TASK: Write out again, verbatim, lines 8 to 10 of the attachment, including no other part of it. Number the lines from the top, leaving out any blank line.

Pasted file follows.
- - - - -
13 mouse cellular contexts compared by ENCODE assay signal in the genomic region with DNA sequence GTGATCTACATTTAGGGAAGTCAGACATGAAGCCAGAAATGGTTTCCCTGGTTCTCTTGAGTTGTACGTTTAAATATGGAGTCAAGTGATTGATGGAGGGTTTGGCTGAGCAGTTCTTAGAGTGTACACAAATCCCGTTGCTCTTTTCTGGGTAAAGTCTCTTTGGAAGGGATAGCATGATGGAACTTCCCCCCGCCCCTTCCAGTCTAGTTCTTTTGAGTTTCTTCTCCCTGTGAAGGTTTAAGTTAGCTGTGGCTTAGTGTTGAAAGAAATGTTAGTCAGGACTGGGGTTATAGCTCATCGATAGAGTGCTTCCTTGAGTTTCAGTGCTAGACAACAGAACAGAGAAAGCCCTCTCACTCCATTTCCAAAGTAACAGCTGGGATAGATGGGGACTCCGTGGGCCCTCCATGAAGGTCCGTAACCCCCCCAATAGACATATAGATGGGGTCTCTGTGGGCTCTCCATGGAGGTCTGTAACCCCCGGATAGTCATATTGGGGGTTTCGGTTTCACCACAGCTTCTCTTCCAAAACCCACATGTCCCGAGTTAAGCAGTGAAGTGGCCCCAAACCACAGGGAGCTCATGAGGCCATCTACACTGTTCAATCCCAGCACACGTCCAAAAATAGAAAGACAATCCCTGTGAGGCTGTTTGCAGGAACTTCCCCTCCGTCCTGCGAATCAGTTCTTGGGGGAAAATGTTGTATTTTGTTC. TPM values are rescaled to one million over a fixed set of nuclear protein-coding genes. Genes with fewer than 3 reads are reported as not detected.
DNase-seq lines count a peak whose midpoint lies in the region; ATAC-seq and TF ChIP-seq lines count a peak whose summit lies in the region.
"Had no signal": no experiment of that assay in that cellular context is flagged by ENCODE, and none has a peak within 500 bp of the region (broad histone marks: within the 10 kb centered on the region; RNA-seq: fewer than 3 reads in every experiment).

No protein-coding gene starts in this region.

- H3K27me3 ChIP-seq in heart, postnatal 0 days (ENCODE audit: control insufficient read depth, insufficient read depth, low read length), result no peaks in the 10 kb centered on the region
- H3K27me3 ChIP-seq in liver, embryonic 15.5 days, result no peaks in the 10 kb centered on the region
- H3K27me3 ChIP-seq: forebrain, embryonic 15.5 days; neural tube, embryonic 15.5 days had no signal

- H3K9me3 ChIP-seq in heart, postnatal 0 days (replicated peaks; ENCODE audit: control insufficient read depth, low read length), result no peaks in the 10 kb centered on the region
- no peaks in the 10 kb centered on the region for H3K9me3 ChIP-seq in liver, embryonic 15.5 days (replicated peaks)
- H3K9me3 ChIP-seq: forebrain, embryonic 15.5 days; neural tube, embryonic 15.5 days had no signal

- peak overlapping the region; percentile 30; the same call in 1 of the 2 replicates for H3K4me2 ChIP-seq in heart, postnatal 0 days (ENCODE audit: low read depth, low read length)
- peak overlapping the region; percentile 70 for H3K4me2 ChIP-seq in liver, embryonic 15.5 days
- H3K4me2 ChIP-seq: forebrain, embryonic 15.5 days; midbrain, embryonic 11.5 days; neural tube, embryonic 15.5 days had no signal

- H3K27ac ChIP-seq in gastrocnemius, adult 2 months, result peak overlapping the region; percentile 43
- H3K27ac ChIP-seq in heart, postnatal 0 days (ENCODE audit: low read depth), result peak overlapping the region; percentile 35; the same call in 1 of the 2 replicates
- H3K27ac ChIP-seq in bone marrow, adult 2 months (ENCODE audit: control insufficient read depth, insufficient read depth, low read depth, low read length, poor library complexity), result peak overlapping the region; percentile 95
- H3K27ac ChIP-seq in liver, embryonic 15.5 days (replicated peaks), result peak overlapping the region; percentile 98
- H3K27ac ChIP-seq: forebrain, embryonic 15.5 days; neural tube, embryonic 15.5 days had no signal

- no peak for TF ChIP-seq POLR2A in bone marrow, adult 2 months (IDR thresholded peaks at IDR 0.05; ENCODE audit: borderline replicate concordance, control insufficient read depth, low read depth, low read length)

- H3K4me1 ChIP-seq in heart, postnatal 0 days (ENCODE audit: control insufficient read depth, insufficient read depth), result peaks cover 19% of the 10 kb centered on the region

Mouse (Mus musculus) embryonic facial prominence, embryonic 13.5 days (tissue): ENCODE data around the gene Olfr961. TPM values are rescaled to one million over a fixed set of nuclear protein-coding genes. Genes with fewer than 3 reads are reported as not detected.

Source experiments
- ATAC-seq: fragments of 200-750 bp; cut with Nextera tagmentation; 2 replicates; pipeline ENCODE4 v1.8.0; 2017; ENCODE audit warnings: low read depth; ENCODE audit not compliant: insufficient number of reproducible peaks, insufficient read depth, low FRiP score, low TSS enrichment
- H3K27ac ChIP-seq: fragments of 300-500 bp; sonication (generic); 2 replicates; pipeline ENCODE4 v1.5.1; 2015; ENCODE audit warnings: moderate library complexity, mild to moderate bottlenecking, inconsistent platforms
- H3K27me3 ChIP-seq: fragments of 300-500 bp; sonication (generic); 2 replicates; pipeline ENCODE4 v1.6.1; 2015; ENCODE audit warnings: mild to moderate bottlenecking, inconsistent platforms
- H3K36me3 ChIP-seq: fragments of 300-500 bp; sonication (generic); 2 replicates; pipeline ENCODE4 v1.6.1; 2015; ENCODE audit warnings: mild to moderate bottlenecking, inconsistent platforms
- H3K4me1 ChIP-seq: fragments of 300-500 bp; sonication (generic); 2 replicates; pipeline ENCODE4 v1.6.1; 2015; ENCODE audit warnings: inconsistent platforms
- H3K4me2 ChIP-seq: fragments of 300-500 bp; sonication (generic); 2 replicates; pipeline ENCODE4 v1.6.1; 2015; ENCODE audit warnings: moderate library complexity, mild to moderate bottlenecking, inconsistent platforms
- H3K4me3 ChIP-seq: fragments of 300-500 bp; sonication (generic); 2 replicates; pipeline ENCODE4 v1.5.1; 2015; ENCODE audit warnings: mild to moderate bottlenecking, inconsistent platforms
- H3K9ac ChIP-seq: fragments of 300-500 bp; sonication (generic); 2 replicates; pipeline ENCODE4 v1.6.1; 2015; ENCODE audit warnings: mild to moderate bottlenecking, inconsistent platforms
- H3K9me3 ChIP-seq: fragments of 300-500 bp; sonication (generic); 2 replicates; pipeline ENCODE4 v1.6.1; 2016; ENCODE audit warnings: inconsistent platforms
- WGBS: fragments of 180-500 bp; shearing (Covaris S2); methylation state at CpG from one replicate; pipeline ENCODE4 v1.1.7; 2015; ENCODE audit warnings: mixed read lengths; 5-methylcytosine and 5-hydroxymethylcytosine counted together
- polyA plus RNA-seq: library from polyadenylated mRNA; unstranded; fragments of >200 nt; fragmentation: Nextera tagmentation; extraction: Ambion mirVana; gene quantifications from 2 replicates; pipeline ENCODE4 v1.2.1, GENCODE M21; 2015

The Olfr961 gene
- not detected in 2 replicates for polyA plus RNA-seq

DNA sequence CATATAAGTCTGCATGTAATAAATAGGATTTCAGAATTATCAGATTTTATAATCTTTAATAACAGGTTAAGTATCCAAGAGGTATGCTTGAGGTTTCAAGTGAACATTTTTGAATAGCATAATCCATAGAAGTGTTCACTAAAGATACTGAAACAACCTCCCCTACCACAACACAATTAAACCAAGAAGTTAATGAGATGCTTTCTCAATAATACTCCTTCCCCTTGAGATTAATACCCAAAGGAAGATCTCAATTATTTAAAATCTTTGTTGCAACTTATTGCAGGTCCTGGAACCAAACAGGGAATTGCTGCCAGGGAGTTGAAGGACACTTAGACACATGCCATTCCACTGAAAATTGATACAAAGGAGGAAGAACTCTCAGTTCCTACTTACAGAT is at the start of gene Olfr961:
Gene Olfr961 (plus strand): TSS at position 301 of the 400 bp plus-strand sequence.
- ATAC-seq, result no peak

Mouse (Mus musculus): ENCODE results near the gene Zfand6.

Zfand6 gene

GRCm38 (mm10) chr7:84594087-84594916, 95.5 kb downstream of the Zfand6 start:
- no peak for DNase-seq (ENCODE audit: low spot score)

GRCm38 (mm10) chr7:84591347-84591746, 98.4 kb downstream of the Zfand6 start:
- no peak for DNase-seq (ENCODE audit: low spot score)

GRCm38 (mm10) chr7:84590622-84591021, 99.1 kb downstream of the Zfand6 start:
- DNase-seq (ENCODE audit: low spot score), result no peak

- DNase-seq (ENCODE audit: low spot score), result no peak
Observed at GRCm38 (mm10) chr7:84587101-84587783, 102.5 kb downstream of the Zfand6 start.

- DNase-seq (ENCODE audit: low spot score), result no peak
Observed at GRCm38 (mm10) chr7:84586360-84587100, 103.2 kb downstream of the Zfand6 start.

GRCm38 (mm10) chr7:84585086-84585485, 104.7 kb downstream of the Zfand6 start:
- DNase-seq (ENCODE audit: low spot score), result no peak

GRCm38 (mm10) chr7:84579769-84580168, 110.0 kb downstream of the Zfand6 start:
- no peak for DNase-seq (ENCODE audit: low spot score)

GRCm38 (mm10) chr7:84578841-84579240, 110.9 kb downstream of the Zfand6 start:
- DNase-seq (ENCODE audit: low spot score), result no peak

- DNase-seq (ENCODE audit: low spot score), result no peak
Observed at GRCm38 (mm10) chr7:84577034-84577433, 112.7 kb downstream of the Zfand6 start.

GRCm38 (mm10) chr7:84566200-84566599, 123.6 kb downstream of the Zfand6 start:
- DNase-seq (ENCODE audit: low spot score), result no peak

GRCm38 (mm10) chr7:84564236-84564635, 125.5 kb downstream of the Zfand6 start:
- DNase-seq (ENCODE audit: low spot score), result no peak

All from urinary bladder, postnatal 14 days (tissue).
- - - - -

- H3K9me3 ChIP-seq in heart, postnatal 0 days (replicated peaks; ENCODE audit: control insufficient read depth, low read length), result no peaks in the 10 kb centered on the region
- no peaks in the 10 kb centered on the region for H3K9me3 ChIP-seq in liver, embryonic 15.5 days (replicated peaks)
- H3K9me3 ChIP-seq: forebrain, embryonic 15.5 days; neural tube, embryonic 15.5 days had no signal